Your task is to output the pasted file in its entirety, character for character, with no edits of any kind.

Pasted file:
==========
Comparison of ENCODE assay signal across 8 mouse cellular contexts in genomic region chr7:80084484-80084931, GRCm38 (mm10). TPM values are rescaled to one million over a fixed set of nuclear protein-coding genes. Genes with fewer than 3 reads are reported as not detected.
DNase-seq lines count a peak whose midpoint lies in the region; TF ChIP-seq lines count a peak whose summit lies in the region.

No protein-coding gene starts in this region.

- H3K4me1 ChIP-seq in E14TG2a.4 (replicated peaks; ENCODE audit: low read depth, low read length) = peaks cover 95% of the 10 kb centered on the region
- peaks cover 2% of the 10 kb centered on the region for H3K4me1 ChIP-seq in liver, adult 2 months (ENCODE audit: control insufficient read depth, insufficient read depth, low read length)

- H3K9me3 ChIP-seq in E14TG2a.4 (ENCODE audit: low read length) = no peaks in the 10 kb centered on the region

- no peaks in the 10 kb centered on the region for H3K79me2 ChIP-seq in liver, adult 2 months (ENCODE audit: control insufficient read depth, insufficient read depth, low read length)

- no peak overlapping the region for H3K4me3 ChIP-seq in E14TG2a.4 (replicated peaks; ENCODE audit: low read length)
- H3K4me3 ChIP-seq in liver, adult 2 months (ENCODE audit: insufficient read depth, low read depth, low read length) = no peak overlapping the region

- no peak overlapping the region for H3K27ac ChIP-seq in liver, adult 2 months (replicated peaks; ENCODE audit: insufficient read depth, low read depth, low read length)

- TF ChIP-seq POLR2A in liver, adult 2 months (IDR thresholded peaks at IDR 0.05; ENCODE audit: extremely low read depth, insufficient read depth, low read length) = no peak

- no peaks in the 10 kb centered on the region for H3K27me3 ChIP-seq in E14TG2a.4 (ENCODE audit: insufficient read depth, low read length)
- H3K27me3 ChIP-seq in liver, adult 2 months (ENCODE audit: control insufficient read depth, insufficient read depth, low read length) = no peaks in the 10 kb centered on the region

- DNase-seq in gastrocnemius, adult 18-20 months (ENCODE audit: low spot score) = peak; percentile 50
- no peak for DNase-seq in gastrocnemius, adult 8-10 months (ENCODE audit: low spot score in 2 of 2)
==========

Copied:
Comparison of ENCODE assay signal across 8 mouse cellular contexts in genomic region chr7:80084484-80084931, GRCm38 (mm10). TPM values are rescaled to one million over a fixed set of nuclear protein-coding genes. Genes with fewer than 3 reads are reported as not detected.
DNase-seq lines count a peak whose midpoint lies in the region; TF ChIP-seq lines count a peak whose summit lies in the region.

No protein-coding gene starts in this region.

- H3K4me1 ChIP-seq in E14TG2a.4 (replicated peaks; ENCODE audit: low read depth, low read length) = peaks cover 95% of the 10 kb centered on the region
- peaks cover 2% of the 10 kb centered on the region for H3K4me1 ChIP-seq in liver, adult 2 months (ENCODE audit: control insufficient read depth, insufficient read depth, low read length)

- H3K9me3 ChIP-seq in E14TG2a.4 (ENCODE audit: low read length) = no peaks in the 10 kb centered on the region

- no peaks in the 10 kb centered on the region for H3K79me2 ChIP-seq in liver, adult 2 months (ENCODE audit: control insufficient read depth, insufficient read depth, low read length)

- no peak overlapping the region for H3K4me3 ChIP-seq in E14TG2a.4 (replicated peaks; ENCODE audit: low read length)
- H3K4me3 ChIP-seq in liver, adult 2 months (ENCODE audit: insufficient read depth, low read depth, low read length) = no peak overlapping the region

- no peak overlapping the region for H3K27ac ChIP-seq in liver, adult 2 months (replicated peaks; ENCODE audit: insufficient read depth, low read depth, low read length)

- TF ChIP-seq POLR2A in liver, adult 2 months (IDR thresholded peaks at IDR 0.05; ENCODE audit: extremely low read depth, insufficient read depth, low read length) = no peak

- no peaks in the 10 kb centered on the region for H3K27me3 ChIP-seq in E14TG2a.4 (ENCODE audit: insufficient read depth, low read length)
- H3K27me3 ChIP-seq in liver, adult 2 months (ENCODE audit: control insufficient read depth, insufficient read depth, low read length) = no peaks in the 10 kb centered on the region

- DNase-seq in gastrocnemius, adult 18-20 months (ENCODE audit: low spot score) = peak; percentile 50
- no peak for DNase-seq in gastrocnemius, adult 8-10 months (ENCODE audit: low spot score in 2 of 2)